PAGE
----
Philip Longman’s version is pretty depressing: The only population group able to withstand this small family trend are those who are highly principled, anti-materialistic, and dogmatically in favor of big families: religious fundamentalists. Liberals are a dying breed. Fundamentalist populations are burgeoning. The future looks very conservative and patriarchal. And, since we can now tell the sex of our kids before they are born, it means we will have fewer and fewer women–that is to say, more and more females will be aborted. This is already happening in China, where the sex ratio has reached 6 men for every 5 women. With women a scarce resource plus a highly patriarchal society, and the outlook for women’s freedom does not look good. On top of that are the economic problems that come along with an aging population with fewer and fewer workers to sustain it. We are about to get a small taste of that with the retirement of the Baby Boomers. Over the next 100 years that situation will be global and on a much bigger scale. The poverty and desperation that will produce will put ecological concerns on the sidelines, making Stewart’s version of the story unlikely. He advocates governments giving incentives to have kids, but says that it hasn’t worked at all in countries that have tried it.

There are two official DSM diagnoses for eating disorders, with two variations each. This gives us four options: Anorexia Nervosa, Restricting Type; Anorexia Nervosa, Binge Eating/Purging Type; Bulimia Nervosa, Purging Type; Bulimia Nervosa, Nonpurging Type.

This is are direct direct quotes from the DSM-IV-TR. “Postmenarcheal” means after the onset of the menstrual cycle. In addition to Anorexia Nervosa and Bulimia Nervosa, there is a category with no diagnostic criteria called Eating Disorder Not Otherwise Specified that clinician can give to someone “for disorders of eating that do not meet the criteria for any specific Eating Disorder.” People diagnosed with EDNOS are even more likely to die from their conditions than those in AN or BN.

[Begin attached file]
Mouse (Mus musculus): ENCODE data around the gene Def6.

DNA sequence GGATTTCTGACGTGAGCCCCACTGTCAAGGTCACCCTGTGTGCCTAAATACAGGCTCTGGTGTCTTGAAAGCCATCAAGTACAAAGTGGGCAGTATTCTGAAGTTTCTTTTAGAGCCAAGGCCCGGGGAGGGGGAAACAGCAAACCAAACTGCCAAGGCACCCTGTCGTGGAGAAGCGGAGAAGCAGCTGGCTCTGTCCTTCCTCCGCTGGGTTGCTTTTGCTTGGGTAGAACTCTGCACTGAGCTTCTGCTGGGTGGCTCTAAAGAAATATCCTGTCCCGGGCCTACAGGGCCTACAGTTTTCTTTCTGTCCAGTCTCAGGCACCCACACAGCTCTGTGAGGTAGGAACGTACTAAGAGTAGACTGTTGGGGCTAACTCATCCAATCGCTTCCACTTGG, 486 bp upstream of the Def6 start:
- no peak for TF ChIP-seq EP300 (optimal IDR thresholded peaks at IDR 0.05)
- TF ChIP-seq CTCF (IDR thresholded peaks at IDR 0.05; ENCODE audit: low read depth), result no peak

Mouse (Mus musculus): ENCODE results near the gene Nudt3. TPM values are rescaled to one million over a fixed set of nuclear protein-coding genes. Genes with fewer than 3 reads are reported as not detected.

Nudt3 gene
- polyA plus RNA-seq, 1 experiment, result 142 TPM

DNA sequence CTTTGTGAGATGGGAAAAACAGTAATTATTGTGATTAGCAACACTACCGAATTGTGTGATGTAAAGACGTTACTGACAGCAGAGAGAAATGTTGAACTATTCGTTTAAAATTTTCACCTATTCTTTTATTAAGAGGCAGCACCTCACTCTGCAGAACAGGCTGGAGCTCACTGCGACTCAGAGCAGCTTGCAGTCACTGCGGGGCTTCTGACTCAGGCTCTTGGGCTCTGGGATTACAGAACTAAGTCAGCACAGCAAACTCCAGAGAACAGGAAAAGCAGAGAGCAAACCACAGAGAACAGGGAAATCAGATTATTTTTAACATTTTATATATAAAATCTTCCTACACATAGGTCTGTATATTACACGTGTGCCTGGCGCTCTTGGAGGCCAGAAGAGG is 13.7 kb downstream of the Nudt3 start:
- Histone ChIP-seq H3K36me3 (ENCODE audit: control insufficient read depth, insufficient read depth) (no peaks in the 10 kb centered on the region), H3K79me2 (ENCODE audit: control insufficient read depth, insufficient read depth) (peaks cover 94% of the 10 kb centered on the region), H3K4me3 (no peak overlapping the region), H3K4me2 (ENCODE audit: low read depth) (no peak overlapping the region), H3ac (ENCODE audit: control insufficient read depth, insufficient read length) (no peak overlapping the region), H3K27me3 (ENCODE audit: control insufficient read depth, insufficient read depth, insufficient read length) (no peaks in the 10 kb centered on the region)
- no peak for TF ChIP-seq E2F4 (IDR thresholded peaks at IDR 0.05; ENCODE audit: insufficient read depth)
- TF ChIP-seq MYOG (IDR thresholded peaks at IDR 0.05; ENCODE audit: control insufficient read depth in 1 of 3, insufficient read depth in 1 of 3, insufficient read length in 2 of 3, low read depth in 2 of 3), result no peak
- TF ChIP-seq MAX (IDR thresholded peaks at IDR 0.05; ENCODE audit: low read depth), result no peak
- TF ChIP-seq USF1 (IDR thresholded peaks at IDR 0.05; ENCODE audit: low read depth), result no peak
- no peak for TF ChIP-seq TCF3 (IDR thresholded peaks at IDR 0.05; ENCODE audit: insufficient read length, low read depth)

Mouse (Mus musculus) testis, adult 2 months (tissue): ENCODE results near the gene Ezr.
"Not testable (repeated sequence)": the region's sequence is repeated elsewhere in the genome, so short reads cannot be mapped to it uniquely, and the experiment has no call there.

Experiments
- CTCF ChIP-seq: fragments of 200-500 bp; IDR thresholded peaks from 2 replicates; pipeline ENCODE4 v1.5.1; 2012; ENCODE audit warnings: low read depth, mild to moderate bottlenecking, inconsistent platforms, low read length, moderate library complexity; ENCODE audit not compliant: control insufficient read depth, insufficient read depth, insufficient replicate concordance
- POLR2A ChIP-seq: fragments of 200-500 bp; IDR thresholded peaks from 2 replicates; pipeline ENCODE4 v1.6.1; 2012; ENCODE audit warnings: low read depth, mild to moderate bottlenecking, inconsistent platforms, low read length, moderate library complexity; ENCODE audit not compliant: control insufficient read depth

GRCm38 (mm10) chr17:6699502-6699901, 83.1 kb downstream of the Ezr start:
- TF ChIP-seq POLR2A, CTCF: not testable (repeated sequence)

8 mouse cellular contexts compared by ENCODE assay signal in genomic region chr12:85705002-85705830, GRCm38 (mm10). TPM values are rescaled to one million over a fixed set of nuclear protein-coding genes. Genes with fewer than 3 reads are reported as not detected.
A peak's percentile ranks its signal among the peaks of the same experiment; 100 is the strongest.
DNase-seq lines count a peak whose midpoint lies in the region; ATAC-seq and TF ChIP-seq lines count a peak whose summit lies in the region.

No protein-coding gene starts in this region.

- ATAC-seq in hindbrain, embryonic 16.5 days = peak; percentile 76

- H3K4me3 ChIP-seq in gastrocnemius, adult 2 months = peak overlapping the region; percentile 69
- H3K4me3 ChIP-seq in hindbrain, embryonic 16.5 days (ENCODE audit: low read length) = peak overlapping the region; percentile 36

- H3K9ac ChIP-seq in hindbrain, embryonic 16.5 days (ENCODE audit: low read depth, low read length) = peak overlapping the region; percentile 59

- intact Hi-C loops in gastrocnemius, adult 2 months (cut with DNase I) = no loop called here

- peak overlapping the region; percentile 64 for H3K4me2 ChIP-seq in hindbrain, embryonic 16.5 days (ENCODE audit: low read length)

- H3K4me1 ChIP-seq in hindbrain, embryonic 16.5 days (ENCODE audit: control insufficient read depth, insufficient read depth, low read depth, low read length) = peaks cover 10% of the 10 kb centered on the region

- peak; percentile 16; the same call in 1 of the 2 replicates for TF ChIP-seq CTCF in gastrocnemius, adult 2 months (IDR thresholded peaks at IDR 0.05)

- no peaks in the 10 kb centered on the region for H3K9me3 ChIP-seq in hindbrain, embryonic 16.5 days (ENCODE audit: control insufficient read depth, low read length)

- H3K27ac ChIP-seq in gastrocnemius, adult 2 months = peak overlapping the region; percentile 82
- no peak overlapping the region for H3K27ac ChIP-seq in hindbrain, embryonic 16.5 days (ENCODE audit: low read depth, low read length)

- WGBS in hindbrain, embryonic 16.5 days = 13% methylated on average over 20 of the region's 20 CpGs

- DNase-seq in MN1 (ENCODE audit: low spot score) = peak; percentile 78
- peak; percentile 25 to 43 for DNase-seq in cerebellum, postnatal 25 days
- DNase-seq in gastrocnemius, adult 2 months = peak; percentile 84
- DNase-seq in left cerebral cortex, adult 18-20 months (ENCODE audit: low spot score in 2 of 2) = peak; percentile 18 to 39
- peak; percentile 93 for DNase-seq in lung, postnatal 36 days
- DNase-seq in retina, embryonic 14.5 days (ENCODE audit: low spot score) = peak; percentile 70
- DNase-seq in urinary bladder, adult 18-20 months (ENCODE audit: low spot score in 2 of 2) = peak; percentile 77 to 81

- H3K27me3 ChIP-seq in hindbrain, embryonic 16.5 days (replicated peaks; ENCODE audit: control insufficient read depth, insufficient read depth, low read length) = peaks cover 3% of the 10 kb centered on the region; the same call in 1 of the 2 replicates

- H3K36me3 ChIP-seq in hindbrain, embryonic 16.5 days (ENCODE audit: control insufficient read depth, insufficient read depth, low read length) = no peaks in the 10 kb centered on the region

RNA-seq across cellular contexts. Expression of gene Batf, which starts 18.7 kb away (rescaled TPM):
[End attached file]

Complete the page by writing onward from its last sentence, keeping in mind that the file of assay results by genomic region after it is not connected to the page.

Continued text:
Diagnostic criteria for 307.1 Anorexia Nervosa

A. Refusal to maintain body weight at or above a minimally normal weight for age and height (e.g., weight loss leading to maintenance of body weight less than 85% of that expected; or failure to make expected weight gain during a period of growth, leading to body weight less than 85% of that expected).

B. Intense fear of gaining weight or becoming fat, even though underweight.

C. Disturbance in the way in which one’s body weight or shape is experienced, undue influence of body weight or shape on self-evaluation, or denial of the seriousness of the current low body weight.

D. In postmenarcheal females, amenorrhea, i.e., the absence of at least three consecutive menstrual cycles. (A woman is considered to have amenorrhea if her periods occur only following hormone, e.g., estrogen, administration.)

Specify type: